VGF peptides as novel biomarkers in Parkinson’s disease
Member of the Collaboration Group;Brancia C.
Member of the Collaboration Group;Marrosu F.
Member of the Collaboration Group;Manconi B.;Ferri G. -L.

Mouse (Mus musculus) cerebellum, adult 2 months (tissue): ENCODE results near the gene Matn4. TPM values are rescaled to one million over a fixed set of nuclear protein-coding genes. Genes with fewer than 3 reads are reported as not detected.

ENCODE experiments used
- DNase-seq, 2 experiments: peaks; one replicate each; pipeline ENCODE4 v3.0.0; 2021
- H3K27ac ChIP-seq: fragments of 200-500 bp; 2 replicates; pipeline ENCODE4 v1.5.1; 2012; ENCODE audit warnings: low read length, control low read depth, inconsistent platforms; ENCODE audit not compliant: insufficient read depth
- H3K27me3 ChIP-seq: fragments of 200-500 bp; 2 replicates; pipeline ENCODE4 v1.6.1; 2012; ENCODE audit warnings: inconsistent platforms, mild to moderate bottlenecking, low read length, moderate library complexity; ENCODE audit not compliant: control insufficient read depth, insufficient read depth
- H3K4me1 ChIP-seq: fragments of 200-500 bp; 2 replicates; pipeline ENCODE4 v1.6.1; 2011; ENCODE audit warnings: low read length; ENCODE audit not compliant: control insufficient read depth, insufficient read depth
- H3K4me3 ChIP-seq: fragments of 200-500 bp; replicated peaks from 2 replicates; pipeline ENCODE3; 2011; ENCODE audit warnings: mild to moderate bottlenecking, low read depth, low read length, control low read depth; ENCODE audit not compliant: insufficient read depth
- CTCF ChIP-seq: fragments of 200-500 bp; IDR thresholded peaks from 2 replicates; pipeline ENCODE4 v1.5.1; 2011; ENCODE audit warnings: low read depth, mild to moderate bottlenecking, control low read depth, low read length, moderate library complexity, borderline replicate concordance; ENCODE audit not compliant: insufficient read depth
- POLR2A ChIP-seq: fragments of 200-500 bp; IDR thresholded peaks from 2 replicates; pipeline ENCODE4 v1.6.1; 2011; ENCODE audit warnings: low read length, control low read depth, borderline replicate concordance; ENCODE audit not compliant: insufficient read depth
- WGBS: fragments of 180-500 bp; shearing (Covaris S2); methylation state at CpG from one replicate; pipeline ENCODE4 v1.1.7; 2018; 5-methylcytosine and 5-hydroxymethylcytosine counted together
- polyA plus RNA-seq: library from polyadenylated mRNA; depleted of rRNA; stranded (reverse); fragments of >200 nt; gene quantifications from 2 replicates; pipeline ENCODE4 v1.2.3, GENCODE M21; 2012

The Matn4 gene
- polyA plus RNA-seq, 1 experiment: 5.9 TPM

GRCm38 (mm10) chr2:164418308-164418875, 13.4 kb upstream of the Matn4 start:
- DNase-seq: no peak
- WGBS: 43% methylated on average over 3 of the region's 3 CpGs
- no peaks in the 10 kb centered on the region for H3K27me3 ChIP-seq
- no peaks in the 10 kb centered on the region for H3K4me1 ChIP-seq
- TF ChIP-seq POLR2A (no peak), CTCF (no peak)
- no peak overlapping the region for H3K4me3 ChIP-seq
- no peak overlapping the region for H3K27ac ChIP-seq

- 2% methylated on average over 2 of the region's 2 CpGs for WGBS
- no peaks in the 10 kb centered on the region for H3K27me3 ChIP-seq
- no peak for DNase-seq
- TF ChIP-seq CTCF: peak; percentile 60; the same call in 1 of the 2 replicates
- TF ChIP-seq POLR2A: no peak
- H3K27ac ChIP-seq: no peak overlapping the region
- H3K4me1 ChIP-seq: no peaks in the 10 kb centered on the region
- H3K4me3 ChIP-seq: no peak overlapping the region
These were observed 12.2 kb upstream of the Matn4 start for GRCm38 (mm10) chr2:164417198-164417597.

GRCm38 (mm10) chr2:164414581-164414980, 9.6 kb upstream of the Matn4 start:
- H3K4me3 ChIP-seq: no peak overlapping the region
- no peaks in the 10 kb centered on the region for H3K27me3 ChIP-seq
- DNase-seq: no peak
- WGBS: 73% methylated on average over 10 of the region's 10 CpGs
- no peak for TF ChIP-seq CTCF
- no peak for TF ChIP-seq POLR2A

AbstractParkinson’s disease (PD) is characterized by a progressive degeneration of dopaminergic neurons in the substantia nigra (SN). At disease onset, a diagnosis is often difficult. VGF peptides are abundant in the SN and peripheral circulation; hence, we investigate whether their plasma profile may reflect the brain dopamine reduction. Using antibodies against the VGF C-terminal portion, we analyzed the rat brain and human plasma, with immunohistochemistry and ELISA. Rats were unilaterally lesioned with 6-hyroxydopamine and sacrificed either 3 or 6 weeks later with or without levodopa treatment. Plasma samples were obtained from PD patients, either at the time of diagnosis (group 1, drug naïve, n = 23) or upon dopamine replacement (group 2, 1–6 years, n = 24; group 3, > 6 years, n = 16), compared with age-matched control subjects (group 4, n = 21). Assessment of the olfactory function was carried out in group 2 using the “Sniffin’ Sticks” test. VGF immunoreactivity was present in GABAergic neurons and, on the lesioned side, it was reduced at 3 weeks and abolished at 6 weeks after lesion. Conversely, upon levopoda, VGF labeling was restored. In PD patients, VGF levels were reduced at the time of diagnosis (1504 ± 587 vs. 643 ± 348 pmol/mL, means ± S.E.M: control vs. naïve; p < 0.05) but were comparable with the controls after long-term drug treatment (> 6 years). A linear correlation was demonstrated between VGF immunoreactivity and disease duration, levodopa equivalent dose and olfactory dysfunction. Plasma VGF levels may represent a useful biomarker, especially in the early stages of PD.
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